June 18 2013

Weekend respite care turned out to be a huge success. My wife is already looking forward to the next time. She was so much more switched on and responsive when we got home on Sunday afternoon. Maintaining that level of engagement is now the major challenge for me. I have no knowledge of what the staff did at the centre apart from the personal care, provide 3 meals a day and a comfortable room with en suite at night- time. Whatever they do they do it well and at the same time respect the dignity and personal space of those people for whom they care.

On the other hand one of the personal care assistants who attends my wife at home has become persona non grata with my wife. The one who went over and above the requirements of the care plan started to become overwhelming and too much to cope with. Last week my wife refused to co-operate with her, and even when I asked the PCA to cool it down a bit she still couldn’t make any head way. The other PCA who attends is a quiet person and not at all pushy and my wife gets on with her very well.

I had an interview with my carer support worker last Thursday. It has been a couple of months since we had a chat and we reviewed where we are at in this caring role. I mentioned the problem with the PCA and  Judy said she would take the matter up with the local council who provide the service. She was pleased to hear that my wife was having respite care for the weekend. Judy’s role is to provide support for me, not for my wife. This is done by making connections with training courses, day centres, council in home services, and extended aged care in the home (known as an EACH(dementia). This last one is the one we are still on a waiting list to access. We have been approved for the service but there is not enough funding or personnel to deliver the service to all those who need it.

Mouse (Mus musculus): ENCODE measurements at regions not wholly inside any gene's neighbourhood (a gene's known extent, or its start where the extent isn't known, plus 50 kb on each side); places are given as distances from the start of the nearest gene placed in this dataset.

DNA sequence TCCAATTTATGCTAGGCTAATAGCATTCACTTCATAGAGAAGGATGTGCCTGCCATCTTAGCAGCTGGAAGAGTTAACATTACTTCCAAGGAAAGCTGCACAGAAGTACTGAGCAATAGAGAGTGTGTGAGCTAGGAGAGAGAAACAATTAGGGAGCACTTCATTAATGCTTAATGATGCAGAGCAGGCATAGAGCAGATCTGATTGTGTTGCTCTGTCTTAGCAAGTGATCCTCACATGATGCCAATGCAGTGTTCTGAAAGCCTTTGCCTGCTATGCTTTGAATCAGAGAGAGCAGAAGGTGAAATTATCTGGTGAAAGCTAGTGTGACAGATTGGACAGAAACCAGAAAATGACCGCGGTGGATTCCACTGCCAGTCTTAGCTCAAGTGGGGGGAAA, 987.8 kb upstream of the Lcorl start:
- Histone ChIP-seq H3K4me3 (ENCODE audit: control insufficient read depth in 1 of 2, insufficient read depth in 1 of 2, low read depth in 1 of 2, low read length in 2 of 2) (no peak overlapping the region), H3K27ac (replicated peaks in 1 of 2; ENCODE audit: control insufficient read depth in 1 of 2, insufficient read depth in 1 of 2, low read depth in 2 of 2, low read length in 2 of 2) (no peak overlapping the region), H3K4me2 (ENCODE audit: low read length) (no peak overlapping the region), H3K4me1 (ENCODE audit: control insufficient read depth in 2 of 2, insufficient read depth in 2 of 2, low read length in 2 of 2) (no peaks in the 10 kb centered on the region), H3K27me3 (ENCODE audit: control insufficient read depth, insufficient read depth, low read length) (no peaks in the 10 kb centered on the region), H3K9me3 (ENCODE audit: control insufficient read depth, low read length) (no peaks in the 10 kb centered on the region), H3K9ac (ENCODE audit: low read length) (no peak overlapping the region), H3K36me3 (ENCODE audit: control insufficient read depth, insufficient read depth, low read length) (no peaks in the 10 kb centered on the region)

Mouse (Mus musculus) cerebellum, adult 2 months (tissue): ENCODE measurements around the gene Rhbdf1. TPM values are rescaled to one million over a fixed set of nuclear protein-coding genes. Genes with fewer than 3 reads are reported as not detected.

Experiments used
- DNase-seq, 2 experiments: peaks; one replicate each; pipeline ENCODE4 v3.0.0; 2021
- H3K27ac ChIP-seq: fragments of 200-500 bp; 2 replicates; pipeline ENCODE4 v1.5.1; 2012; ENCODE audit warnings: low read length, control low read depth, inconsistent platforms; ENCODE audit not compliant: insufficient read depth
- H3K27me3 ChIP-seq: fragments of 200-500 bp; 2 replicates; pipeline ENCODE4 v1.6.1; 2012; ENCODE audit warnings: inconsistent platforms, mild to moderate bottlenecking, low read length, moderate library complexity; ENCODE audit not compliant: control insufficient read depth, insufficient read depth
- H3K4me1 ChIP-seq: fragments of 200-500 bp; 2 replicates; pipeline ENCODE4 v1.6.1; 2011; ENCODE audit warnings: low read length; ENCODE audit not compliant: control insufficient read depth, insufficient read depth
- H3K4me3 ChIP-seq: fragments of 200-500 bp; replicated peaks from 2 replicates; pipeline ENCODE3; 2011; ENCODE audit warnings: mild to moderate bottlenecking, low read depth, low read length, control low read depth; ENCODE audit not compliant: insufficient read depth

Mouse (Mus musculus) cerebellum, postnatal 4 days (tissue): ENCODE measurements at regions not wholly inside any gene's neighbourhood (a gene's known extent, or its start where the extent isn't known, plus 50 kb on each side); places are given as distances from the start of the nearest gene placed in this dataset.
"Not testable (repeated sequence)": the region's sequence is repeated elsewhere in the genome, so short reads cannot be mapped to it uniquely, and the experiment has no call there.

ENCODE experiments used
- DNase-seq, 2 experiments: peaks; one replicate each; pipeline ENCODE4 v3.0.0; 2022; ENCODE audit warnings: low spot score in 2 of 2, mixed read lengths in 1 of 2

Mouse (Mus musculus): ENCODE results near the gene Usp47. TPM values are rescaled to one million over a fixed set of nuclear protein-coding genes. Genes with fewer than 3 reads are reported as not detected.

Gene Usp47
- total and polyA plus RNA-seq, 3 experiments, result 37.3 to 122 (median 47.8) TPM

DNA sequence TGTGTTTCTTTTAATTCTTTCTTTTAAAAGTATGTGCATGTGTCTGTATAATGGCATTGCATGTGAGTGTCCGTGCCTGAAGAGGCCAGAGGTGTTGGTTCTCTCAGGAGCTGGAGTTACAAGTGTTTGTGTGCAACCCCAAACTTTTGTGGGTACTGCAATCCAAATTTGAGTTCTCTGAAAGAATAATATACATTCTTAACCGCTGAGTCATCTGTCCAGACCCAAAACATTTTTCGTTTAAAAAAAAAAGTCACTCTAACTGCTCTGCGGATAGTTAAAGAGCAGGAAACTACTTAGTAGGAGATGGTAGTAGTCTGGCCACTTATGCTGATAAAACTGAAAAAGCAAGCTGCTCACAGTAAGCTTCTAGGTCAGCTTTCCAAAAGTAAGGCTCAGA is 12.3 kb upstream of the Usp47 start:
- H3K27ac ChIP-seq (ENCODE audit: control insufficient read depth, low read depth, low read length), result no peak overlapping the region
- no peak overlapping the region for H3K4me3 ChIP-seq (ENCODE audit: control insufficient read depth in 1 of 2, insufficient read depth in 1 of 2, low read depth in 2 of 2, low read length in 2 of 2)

During my free weekend I spent some time trawling the internet and found some interesting thoughts by other carers on the role of caring for our contemplation:

The carer unthanked a shoulder to cry on
One who loves life and the burden upon
Late nights and early morns without complaint
End of the day all the stress we clean the slate
Next day has dawned — same routine and problems we face
If you think we complain your right off base
We care for people less fortunate than us
If we could take the pain that would be a plus
All we have is love and care and extra hands
God for us has given special plans
From the words of ‘THE MAN’ we have insight
My yoke is strong my burden light
To look on our life as hard is so unfair
The one’s we care for have much more to bear.

by Dennis Two Eagles

On a Bad day I perform….



On a Good day I perform…


by Jennifer Pont

About labtad

Born in Halifax, West Yorkshire, England. Migrated to Australia in 1968 and now live in an outer South eastern suburb of Melbourne. Married since 1966 to my wife who was diagnosed with dementia in 2011. I am an imperfect follower of the Christian faith who believes that most things in life happen for a reason or purpose. The last 12 years, since my wife showed the first signs of having memory problems, have gradually taught me patience, compassion and some understanding of the situations that arise when a person Is living with dementia.
This entry was posted in Caring, Dementia, respite care. Bookmark the permalink.

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